Position-location capabilities are being installed in both code-division-multiple-access (CDMA) and Global System for Mobile Communications (GSM) networks. In the US, these capabilities are mandated by such policies as the Federal Communications Commission's (FCC's) E911 Phase II. For manufacturers seeking to evaluate the performance of position-location functions in CDMA handsets, the CDMA Position Location Test System (PLTS) from Spirent Communications (Eatontown, NJ) has been available for about a year. The PLTS has recently been integrated with Spirent's C2K-ATS CDMA2000 Automatic Test system (see figure) to fully characterize the performance of CDMA handsets.
Handset manufacturers are now developing GSM and wideband CDMA (WCDMA) mobile devices that include position location. In the US, the driver is again E911 and in Europe a similar initiative (E112) will soon be requiring location capabilities to be included in handsets. Commercial location-based services (LBS) are the other big drivers of location technology, with market forecasts ranging from $10 billion to $100 billion by the end of this decade. For these handset manufacturers, and the operators that buy their products, Spirent is adding location capabilities to its recently announced U-ATS Universal Mobile Telecommunications System (UMTS) Automatic Test System.
Like the integrated PLTS/C2K-ATS system, the U-ATS is intended to be a complete test bed for the evaluation of WCDMA mobile device performance. The system incorporates a commercially available one-box radio test set to supply the call processing required to execute a wide range of physical layer transmitter (Tx) and receiver (Rx) parametric tests. A new advanced WCDMA network emulator from Spirent will shortly add advanced protocol control and multi-sector Node B emulation. Rx performance is characterized under impaired downlink conditions created by an RF channel emulator and interference emulator. TestDrive test-application software automates all aspects of test execution, including test suites for 3GPP Terminal Conformance test specifications, such as 34.121.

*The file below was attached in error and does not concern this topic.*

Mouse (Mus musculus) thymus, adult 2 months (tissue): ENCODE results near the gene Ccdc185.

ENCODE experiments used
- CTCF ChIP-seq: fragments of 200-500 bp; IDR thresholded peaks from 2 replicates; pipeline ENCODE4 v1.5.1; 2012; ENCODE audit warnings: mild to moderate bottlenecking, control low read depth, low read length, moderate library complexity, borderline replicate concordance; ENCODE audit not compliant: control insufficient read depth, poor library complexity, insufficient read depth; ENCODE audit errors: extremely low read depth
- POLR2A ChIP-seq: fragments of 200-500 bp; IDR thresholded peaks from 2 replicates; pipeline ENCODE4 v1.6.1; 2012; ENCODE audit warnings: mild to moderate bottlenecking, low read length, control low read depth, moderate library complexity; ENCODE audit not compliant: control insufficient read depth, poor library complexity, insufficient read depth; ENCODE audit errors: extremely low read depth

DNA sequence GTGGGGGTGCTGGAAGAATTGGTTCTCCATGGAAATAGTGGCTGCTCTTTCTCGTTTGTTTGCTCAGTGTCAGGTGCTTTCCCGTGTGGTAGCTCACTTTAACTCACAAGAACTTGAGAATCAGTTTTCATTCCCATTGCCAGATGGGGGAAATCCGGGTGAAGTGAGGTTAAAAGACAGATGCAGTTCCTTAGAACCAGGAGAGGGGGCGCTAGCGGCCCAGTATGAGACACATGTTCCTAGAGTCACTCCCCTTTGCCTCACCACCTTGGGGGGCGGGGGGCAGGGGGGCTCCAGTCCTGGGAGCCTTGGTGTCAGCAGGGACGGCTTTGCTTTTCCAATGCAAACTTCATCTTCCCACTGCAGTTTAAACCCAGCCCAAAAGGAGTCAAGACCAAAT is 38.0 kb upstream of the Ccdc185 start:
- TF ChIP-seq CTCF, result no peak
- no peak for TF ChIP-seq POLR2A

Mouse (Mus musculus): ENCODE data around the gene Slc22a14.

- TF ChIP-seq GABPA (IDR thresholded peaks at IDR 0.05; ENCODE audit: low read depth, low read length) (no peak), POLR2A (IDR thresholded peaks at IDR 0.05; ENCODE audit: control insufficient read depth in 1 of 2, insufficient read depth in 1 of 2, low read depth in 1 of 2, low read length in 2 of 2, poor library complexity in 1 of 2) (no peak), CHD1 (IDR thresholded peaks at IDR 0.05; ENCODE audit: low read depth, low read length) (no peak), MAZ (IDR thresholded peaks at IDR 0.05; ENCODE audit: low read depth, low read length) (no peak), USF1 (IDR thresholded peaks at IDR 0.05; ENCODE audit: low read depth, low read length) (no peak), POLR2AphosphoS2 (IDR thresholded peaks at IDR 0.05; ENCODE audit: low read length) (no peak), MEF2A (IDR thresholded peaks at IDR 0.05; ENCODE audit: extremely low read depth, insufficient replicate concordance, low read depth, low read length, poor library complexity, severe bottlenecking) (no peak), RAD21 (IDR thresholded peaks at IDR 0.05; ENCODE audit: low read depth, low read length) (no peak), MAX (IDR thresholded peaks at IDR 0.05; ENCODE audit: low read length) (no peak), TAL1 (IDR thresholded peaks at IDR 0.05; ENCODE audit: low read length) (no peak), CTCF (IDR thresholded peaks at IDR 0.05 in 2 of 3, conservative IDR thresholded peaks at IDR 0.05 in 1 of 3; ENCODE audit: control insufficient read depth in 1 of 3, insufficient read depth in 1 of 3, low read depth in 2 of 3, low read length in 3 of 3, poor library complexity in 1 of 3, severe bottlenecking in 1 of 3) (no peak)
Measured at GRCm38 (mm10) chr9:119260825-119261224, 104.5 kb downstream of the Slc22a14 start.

A key handset-based location technology whose popularity is expected to grow for both GSM and WCDMA networks is Assisted GPS (A-GPS). With A-GPS, assistance data is sent through the Radio Access Network. The data includes ephemeris, clock information and differential corrections. Compared with unassisted GPS, A-GPS enhances accuracy, integrity, time-to-first-fix and increases battery life. Measurements are always made in the handset, although position can be calculated in the handset ("MS-based") or in a Serving Mobile Location Center ("MS-assisted"). Recent sensitivity-enhancement techniques now allow satisfactory indoor operation.
To test the performance of GSM and WCDMA handsets that employ this technology, Spirent is integrating its GSS5060 GPS simulator into U-ATS to provide signals from up to 12 Global Positioning System (GPS) satellites. The GSS5060 models the GPS constellation in real time, including atmospheric and multipath effects and terrain obscuration. A commercial SMLC will provide assistance data to the handset and, for MS-assisted handsets, calculate the handset's location. A unique "virtual receiver" capability in the GSS5060 allows the GPS constellation to be modeled at two different locations simultaneously, one for the GPS reference Rx and one for the handset. The GPS reference Rx is modeled in software and the output data passed directly to the SMLC.
In the US, GSM operators initially selected E-OTD as the location technology for their E911 Phase II implementations. In recent months, a series of announcements has left only one major GSM operator, T-Mobile, publicly committed to following through on E-OTD deployment. With its unique range of signal-generator platforms and system-integration expertise, Spirent is also well positioned to offer performance test solutions for E-OTD capable handsets. Spirent Communications, 541 Industrial Way West, Eatontown, NJ 07724; (732) 544-8700, FAX: (732) 544-8347, Internet: www.spirentcom.com.